This is a big one. Everything from how you will get to the location, to getting around, to getting back home. Often, people with mobility issues will simply drive their own vehicle to a location or barring that, to the airport or train station. Wheelchair accessible vans and SUVs can help make the trip comfortable, and when you have your own vehicle, getting around your destination is less of an issue. If you cannot use your own vehicle for all or part of a trip, there are still options available. For instance, both Uber and Lyft have apps that allow you to book accessible rides to airports, hotels, and other destinations and there are a number of car rental companies that rent accessible vans to tourists and those traveling from out of town.
If you are planning to fly or take a train, make sure to specify your needs while making reservations. Many airlines, as well as Amtrak, have apps for your phone to help navigate the proper accessibility protocol information, or you can visit their websites as well for more information. While booking, you can often specify if you will need assistance boarding as well as list other concerns. Leave yourself sufficient time to get through any security checkpoints, and plan for any connections to have a buffer of time allotted to allow you time to get to the next leg of your trip with less stress and rushing. While usually being the first to board, wheelchair-bound passengers are also the last to disembark. Remember while planning to determine how to not only get to the airport or station, but also how best to return home.
Once you reach your destination, it is important to make certain that your temporary home away from home also meets your needs. To begin your search for appropriate lodging accommodations on your trip, once again think about what you do when you are at home. Where do you have equipment? Make sure that the bathroom, sleeping area, and any other living space will meet your needs; furniture should not impede movement – and should be easy to use, closets should have storage space that is easy for you to reach, desks and tables should be a height that is appropriate for you, there should be sufficient space around the bed, and the bathroom should be set up in a manner that supports your ability to use the facilities with no more assistance than you would expect to have available.
Be sure to ask about van accessible parking, doorway dimensions, the height of light switches, elevators and/or vertical platform lifts, wheelchair ramps and handrails throughout your hotel room. It may also behoove you to look online to see if mobility accessibility equipment can be rented locally if needed.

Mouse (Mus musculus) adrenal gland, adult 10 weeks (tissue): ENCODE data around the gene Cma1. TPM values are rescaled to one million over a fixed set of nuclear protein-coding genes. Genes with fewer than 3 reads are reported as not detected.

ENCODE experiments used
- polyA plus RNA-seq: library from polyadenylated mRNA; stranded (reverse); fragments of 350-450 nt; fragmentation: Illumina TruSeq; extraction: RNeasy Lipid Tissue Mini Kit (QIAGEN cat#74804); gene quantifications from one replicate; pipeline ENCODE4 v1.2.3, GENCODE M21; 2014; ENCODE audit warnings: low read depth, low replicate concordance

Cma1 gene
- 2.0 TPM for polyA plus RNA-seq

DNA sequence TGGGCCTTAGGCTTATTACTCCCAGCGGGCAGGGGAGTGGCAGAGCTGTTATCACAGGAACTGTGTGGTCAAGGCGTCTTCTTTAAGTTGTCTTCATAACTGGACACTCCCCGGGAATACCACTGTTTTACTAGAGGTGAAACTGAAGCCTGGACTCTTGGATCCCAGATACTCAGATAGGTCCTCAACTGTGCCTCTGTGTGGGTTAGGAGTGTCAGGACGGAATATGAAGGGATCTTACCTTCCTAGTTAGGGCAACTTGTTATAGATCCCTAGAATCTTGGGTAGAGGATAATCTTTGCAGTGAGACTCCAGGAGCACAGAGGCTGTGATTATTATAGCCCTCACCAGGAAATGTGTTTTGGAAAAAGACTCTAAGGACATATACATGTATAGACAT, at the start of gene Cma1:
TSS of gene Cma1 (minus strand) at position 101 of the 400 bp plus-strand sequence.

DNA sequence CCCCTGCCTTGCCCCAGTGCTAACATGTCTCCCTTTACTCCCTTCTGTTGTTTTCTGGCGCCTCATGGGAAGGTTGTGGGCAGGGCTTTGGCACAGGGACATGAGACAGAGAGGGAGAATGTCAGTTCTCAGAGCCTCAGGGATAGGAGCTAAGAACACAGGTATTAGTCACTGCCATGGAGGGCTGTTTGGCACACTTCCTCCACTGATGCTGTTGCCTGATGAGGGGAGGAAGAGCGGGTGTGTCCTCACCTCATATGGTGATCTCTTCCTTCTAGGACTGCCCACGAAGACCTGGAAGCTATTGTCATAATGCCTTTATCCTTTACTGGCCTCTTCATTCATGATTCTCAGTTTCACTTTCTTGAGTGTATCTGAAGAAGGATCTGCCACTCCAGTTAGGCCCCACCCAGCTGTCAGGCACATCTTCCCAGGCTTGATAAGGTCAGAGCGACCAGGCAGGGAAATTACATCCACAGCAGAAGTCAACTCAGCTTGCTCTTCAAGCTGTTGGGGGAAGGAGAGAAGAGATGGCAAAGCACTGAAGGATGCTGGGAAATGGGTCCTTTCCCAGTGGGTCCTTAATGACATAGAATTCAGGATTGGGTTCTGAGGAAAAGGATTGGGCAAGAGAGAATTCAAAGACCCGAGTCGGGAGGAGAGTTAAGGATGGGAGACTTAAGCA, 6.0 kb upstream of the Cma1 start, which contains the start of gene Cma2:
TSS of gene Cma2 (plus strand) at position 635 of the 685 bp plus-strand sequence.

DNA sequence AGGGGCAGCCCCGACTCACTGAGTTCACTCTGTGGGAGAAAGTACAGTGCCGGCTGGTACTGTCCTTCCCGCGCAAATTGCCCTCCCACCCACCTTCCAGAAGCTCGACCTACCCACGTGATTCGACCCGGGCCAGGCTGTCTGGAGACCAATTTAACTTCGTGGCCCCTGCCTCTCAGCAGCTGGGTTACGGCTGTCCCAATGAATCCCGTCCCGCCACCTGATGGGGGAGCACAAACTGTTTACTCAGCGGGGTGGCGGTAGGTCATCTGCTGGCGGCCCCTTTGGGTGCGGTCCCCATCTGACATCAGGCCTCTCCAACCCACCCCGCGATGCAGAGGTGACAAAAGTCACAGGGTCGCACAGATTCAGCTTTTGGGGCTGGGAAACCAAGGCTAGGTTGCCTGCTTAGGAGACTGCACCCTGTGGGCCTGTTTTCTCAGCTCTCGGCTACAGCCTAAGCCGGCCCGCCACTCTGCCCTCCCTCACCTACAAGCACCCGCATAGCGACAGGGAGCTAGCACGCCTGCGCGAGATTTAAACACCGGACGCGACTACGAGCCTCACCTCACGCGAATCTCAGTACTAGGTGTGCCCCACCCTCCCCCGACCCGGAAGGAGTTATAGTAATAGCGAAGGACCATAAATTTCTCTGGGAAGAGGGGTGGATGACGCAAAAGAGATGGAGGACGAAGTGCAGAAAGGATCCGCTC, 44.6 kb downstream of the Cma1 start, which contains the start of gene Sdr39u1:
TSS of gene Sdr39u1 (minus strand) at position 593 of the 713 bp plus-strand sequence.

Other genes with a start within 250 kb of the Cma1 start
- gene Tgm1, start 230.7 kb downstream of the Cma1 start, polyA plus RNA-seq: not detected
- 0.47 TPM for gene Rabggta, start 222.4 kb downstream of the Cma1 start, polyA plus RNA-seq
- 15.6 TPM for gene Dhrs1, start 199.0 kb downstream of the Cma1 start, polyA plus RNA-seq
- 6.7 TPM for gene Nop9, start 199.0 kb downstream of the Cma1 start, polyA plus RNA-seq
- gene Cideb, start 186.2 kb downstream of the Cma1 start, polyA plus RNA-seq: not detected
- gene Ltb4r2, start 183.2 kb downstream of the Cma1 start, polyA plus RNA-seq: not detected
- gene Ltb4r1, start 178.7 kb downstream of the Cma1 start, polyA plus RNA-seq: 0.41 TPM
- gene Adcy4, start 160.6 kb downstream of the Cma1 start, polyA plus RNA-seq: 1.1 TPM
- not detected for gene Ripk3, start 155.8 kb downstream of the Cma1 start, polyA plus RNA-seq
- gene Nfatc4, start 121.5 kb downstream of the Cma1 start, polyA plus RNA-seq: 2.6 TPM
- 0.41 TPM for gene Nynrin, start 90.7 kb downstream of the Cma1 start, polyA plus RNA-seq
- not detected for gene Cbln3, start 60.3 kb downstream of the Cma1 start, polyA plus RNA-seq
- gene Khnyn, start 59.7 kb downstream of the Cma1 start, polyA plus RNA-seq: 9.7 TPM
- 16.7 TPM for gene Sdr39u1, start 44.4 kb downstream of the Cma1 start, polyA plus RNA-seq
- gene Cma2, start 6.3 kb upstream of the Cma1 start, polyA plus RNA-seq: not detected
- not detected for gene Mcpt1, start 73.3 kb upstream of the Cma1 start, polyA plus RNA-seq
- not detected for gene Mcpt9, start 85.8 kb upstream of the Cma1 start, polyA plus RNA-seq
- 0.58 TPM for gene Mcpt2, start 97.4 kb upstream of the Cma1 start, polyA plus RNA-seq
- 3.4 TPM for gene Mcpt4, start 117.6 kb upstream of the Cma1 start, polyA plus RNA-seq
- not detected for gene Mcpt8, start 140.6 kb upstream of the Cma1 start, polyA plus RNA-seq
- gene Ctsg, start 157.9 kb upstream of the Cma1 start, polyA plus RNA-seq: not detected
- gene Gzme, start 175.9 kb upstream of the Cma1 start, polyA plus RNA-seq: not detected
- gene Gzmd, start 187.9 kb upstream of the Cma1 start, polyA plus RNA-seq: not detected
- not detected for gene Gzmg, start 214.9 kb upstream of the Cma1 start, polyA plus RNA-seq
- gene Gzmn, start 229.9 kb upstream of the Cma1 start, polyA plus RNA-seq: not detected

If you book your stay online it is not sufficient to go by the mention of “wheelchair accessible” as a guarantee that your room or hotel is designated as “accessible” for your need. Even with ADA compliance laws, “accessible” is a broad term. It is advised to contact the hotel directly to see what they offer specifically related to your accessibility needs. Always compile a list of your needs, to reduce the likelihood of an unpleasant surprise upon arrival. Include the common areas of the hotel in your inquiries, as a part of your experience may include the need to use them. Take excellent notes about who you speak to, what is agreed upon, and ask leading questions to get precise information. Finally, double-check that the accessible room is guaranteed – and reconfirmed with the hotel before you depart on your trip to make sure there are no issues upon your arrival. It is also suggested to follow up all phone conversations with an email to the reservations department so that all your needs are documented and there is no room for error due to misinterpretation or misunderstanding.
No matter why you are traveling, it is important that your mobility needs continue to be met. Having a plan for transportation is key. If you plan on taking public transportation, inquire ahead about accessibility. Many larger cities have apps available for both iOS and Android that help you locate facilities such as accessible restrooms and public transportation options, so that relevant information is available when you need it.
We advise that you travel with replacement parts or have access to them, if needed. It is also helpful to check for local accessibility device repair locations to see what options are available for people traveling from out of town.
Visit the websites of all planned destinations. Once again, try to get clarity around what “accessible” means to the location. Remember to check for accessible van friendly parking, door width, presence of wheelchair ramps, elevators, and lifts and other features that are relevant to your enjoyment and use of the location. If the website is not specific, contact the location directly, and ask them questions that will elicit detailed responses about their facilities.
Finally, many online mapping tools have information supplied by actual users as to the true accessibility of a location. It is worth checking mapping software and reading reviews to gain additional information about how accessible a location really is.
Keep in mind that there are companies that specialize in tours for people with a variety of mobility limitations and that as a part of using their services, many of these concerns are often worked out for you well in advance. Check online to find such tour companies, as there are a few of them.
It is possible to enjoy travel, even if mobility is an issue for you. With the information available online, and some detailed and thoughtful planning, you may find that traveling with mobility limitations is not hard and you can start traveling more often than you initially thought possible.
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